Юрий Штивельман. What was life like in Moscow during the 70s?

I lived in Moscow most of the seventies. I finished high school, graduated from MGU (Moscow State University), met my second wife, married and divorced my first wife, got my first job, all in chronological order.

This period of Russian history is known as the Era of Stagnation, and my generation is called Children of Stagnation. Not much happened during 70s. The Cold War was raging at the Politburo, newspapers and television. At the same time, Russians loved Americans, listened to Jesus Christ Superstar, coveted Levi's jeans and adored cowboy movies.

Moscow was very orderly, safe and clean. The subway (Metro) worked flawlessly, public transportation was practically free, traffic jams were unknown, streets were swept every morning. People spoke with a special accent, accentuating the vowels that was a sign of belonging to the capital, a sign of prestige in Soviet Union.

Seventies were also a time of innocence. Sexual revolution was decades away. People married in early 20s, and severe real estate shortage precluded much of premarital sex. As it was infamously summarized by a teacher Ludmila Ivanova during a joint US-Russian TV program with Phil Donahue, "there is no sex in USSR".

It's difficult to imagine these days, but it was mildly embarrassing to be rich or to be preoccupied with material goods. Only two types of people had money - either those involved in the underground economy, which was considered uncouth, or those connected to the state, which was even worse. My university classmate had a car, which was an unimaginable luxury. He hid this fact from everyone for two years parking a mile from the campus. It was much more prestigious to be a dirt poor scientist, artist or a writer.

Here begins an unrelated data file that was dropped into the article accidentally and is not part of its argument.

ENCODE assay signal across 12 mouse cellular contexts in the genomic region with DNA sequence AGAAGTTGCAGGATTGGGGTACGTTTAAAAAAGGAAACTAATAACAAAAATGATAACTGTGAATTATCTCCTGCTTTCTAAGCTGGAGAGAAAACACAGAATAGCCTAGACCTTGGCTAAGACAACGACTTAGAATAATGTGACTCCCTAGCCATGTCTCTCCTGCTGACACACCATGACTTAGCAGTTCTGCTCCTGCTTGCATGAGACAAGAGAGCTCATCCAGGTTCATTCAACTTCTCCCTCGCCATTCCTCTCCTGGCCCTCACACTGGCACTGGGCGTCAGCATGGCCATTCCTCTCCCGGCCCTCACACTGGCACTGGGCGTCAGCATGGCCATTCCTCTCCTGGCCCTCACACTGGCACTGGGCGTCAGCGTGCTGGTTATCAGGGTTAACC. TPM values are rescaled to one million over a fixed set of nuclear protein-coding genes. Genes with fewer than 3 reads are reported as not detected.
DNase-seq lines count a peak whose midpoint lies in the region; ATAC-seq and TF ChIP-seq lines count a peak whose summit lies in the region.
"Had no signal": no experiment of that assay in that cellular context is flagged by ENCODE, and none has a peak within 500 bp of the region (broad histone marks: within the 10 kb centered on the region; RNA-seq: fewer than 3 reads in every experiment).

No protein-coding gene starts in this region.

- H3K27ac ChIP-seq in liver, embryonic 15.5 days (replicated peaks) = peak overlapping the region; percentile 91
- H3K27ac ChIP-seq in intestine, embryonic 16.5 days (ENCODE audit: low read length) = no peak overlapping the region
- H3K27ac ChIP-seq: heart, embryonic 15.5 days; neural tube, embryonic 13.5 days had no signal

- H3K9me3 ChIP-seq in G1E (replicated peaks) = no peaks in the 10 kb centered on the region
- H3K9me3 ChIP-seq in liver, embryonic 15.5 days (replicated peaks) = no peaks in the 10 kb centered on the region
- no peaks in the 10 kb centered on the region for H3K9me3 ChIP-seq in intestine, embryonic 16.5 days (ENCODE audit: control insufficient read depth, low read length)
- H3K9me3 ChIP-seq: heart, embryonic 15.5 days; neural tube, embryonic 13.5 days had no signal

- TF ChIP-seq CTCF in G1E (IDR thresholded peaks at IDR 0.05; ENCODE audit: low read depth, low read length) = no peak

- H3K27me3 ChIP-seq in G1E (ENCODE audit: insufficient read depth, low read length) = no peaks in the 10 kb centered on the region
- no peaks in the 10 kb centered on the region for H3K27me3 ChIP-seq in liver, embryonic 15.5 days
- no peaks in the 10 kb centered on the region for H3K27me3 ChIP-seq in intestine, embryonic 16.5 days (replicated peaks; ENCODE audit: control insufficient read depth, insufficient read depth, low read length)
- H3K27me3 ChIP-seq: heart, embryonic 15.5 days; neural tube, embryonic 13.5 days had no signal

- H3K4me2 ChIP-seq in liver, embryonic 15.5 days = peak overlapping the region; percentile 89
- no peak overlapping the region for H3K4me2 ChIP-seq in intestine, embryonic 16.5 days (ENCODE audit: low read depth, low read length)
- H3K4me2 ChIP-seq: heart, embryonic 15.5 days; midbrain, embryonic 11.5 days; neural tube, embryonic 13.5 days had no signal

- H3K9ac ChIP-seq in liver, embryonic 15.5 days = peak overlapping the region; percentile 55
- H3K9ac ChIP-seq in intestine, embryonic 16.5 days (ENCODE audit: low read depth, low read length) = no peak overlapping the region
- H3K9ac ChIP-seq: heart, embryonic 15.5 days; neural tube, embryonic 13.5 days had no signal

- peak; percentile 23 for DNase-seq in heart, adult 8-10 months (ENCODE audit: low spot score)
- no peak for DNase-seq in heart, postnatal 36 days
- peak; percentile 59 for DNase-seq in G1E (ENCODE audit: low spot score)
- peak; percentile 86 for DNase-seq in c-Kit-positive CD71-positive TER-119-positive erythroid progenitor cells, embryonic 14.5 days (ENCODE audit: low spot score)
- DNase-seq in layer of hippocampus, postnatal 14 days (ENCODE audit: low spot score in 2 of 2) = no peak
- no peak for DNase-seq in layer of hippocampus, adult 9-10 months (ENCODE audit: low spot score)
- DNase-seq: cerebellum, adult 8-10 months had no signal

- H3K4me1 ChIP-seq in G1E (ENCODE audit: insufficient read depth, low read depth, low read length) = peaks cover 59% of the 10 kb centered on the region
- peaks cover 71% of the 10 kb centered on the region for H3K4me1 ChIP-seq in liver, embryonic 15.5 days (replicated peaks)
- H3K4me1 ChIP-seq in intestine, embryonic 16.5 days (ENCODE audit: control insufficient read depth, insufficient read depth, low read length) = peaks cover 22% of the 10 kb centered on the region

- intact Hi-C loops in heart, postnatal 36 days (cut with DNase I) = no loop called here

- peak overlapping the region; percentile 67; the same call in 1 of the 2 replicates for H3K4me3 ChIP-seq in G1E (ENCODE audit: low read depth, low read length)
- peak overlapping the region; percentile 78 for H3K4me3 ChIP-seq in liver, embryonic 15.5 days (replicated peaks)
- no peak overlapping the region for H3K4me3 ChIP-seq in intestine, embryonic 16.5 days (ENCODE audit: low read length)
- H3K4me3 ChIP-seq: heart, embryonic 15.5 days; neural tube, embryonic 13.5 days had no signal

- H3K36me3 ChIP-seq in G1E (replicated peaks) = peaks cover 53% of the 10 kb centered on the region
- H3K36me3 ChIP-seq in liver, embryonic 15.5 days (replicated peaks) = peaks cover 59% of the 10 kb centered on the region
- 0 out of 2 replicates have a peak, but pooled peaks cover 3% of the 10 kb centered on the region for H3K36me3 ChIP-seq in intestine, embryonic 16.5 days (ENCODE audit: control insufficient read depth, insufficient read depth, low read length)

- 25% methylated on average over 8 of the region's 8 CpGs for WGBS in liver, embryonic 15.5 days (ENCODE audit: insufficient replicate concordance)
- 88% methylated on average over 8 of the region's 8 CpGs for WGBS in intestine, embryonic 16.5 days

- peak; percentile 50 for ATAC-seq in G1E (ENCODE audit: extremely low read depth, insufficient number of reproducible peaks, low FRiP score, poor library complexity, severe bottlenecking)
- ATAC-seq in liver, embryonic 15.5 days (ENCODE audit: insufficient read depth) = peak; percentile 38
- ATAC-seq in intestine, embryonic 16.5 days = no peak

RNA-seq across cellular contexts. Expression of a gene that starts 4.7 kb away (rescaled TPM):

During the 70th there was a tremendous Renaissance in film, theater, arts, and folk songs. These were times you can hear live such legends as Visotsky or Okudzhava, although these names mean little to non-Russians. Taganka Theater was the most provocative and innovative venue despite all the censorship. Several unsanctioned art exhibitions took place and were bulldozed by KGB.

Speaking of which, KGB was everywhere. Every school and place of work had KGB curators who tried to recruit people to spy on each other. I was personally subjected to these psychological attacks.

Most people never traveled abroad or had any contacts with foreigners. If you were lucky enough to visit "the West", your social standing was guaranteed for many years.

Moscow of 70s doesn't exist anymore. I visited the place several times in recent years. The place has the same geography, that's about it. All the innocence is gone. I don't regret living in Moscow these years, though. Typical joke of that era - what's the difference between an optimist and a pessimist. Pessimist says "life is so bad, it can't get any worse". The optimist counters "it can, it can". I guess this makes me an eternal optimist.